EOS X-ray technology provides amazing possibilities for cases that presented orthopedic practices with serious challenges in the past. However, the fact is that most practices and hospitals will have no need for this technology — other more affordable pieces of equipment are often more appropriate.
EOS X-ray imaging, based on a Nobel prize-winning advancement in the field of particle detection, is a 3D radiology system that can simultaneously capture biplanar X-ray images of the body in an upright, standing or sitting, load-bearing position, using ultra-low radiation doses.
These images are most helpful to orthopedic practitioners, allowing them to view the interactions between the joints and the rest of the musculoskeletal systems, particularly related to the spine, hips, and legs.
EOS X-ray Systems Require the Lowest Radiation Dose
EOS delivers a radiation dose that is a half to a third less than the more common computed radiography (CR) X-ray, and around 1/20 of the dose of computed tomography (CT) scans — research on EOS micro-dose radiation can be read here.
The potential damage of X-ray radiation is cumulative, so the EOS technology’s reduced radiation dose is particularly beneficial for patients who need X-rays taken frequently, including those with scoliosis.
Children and teens who have been diagnosed with scoliosis are usually examined as often as every 3 to 6 months, exposing them to repeated radiation doses over the long term.
Patients with other progressive spinal, hip, or leg injuries/deformities also need to be frequently imaged to keep an eye on disease progression. Low-dose radiation is particularly beneficial to them, as well.
EOS X-ray Machines Increase Diagnostic Precision
3-D weight-bearing images of patients in an upright, standing position captured by EOS X-ray systems give physicians the most accurate view of the spine, hips, and legs, allowing orthopedists to better evaluate balance and posture, as well as to better analyze the alignment of bones, joints, and soft tissues from a variety of angles.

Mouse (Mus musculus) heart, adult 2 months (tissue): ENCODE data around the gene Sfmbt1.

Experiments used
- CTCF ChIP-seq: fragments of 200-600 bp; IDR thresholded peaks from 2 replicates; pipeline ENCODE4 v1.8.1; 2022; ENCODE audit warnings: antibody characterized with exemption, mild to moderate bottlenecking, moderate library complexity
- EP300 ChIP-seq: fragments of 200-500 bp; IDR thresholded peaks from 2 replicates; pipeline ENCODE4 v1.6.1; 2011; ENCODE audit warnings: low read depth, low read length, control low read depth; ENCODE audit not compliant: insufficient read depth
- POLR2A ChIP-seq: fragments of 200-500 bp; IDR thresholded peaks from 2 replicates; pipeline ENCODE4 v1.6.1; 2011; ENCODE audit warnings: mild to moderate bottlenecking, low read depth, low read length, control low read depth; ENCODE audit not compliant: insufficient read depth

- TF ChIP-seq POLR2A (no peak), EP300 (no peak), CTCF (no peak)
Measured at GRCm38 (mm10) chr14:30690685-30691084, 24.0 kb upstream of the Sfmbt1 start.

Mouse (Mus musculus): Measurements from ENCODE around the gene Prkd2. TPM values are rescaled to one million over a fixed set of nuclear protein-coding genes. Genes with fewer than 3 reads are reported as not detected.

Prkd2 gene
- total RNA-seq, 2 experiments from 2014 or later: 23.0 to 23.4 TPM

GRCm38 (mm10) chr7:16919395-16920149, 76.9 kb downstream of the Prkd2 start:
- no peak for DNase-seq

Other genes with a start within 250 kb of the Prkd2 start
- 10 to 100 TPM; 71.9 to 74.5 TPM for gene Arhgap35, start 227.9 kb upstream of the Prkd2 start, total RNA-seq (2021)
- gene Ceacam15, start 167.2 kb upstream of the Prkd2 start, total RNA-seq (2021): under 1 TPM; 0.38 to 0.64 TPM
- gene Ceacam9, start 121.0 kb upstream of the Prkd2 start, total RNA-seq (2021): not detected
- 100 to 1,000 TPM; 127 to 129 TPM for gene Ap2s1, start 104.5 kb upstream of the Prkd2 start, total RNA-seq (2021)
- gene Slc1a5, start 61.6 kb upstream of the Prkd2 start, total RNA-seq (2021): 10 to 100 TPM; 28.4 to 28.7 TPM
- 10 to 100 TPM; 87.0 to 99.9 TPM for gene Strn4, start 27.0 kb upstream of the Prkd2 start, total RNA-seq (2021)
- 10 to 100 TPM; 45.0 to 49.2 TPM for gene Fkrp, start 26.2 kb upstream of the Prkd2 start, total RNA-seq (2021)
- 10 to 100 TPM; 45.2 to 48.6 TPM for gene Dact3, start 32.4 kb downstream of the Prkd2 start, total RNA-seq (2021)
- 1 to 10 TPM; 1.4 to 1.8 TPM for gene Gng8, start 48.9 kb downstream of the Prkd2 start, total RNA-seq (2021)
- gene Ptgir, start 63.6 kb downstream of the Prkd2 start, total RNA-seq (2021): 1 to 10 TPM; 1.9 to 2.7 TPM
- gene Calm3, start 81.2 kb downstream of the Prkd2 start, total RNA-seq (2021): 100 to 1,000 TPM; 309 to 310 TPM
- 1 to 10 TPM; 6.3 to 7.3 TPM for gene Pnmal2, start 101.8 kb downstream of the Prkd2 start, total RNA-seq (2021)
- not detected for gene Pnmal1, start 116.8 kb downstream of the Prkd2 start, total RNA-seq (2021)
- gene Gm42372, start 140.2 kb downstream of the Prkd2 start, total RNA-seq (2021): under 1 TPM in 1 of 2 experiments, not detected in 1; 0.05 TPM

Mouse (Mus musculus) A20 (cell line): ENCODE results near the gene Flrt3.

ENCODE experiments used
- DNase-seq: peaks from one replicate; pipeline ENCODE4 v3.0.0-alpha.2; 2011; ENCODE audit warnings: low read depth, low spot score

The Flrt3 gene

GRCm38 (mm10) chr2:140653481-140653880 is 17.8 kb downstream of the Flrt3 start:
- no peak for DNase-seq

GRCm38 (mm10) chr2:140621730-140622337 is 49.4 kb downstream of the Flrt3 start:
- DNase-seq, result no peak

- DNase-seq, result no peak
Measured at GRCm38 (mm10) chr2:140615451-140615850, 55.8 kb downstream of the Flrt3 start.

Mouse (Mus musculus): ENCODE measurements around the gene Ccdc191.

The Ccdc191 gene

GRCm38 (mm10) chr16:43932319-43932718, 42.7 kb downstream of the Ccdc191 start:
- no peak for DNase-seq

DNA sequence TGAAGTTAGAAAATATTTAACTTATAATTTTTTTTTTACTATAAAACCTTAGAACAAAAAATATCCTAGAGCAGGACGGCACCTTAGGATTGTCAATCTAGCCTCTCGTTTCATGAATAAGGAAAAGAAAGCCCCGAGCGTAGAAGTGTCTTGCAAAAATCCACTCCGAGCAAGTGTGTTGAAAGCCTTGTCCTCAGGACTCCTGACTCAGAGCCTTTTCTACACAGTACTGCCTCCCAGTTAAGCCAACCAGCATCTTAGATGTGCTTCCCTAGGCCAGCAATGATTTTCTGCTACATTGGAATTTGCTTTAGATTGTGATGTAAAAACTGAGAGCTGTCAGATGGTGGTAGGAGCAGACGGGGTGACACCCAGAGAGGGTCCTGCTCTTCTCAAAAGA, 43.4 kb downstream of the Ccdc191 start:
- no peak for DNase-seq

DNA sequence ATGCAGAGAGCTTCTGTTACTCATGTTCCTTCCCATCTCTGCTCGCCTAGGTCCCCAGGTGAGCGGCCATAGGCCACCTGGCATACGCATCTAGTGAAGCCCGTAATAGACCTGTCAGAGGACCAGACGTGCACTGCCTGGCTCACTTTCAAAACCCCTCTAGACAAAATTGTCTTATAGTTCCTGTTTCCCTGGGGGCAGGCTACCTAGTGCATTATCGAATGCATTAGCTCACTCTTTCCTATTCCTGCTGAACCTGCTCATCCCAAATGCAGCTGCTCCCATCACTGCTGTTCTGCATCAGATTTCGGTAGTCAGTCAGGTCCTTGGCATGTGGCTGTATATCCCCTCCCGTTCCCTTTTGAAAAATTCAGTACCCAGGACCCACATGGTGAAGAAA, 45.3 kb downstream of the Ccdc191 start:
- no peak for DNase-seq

Often taken on a scale of 1:1, this type of imaging enables the diagnosing physician to view the patient’s entire body, with particular accuracy when observing, measuring, or calculating the following:
- Lengths and angles of extremities
- Size and volume of extremities
- Axial rotation and torsion of spinal vertebrae or lower limb components
- Physiological spinal curves such as kyphosis and lordosis scoliotic spine deformities
All of these important parameters used in diagnosis and measurement of disease progression can be automatically recorded with incredible accuracy since all images are captured within a single image, rather than piecing together multiple images.
In other words, EOS imaging technology provides medical professionals a highly accurate view of the musculoskeletal system that is critical to diagnosis and creation of treatment protocol…
But there’s a cost.
EOS Systems Can Be Cost-Prohibitive
EOS X-ray systems are highly specialized machines that are most effective when dealing with rare degenerative diseases, particularly in children, and aren’t usually a necessary service for most orthopedic radiology services.
That’s a good thing because these systems are often prohibitively expensive for all but the largest and most well-funded medical facilities.
That said, most in-house orthopedic needs can be met with a quality digital radiography (DR) system specifically designed with orthopedic needs in mind (including the high volume of X-rays needed in a specialty that deals with physical injury).
Southwest X-Ray Can Help
While EOS X-ray systems might not be the right fit for your orthopedic or chiropractic practice, Southwest X-Ray can still help you identify the most suitable solutions to your in-house X-ray needs.
CBCT (Cone Beam Computed Tomography) and POC-CT (Point-of-Care Computed Tomography) are two systems we believe provide excellent benefits at more reasonable prices.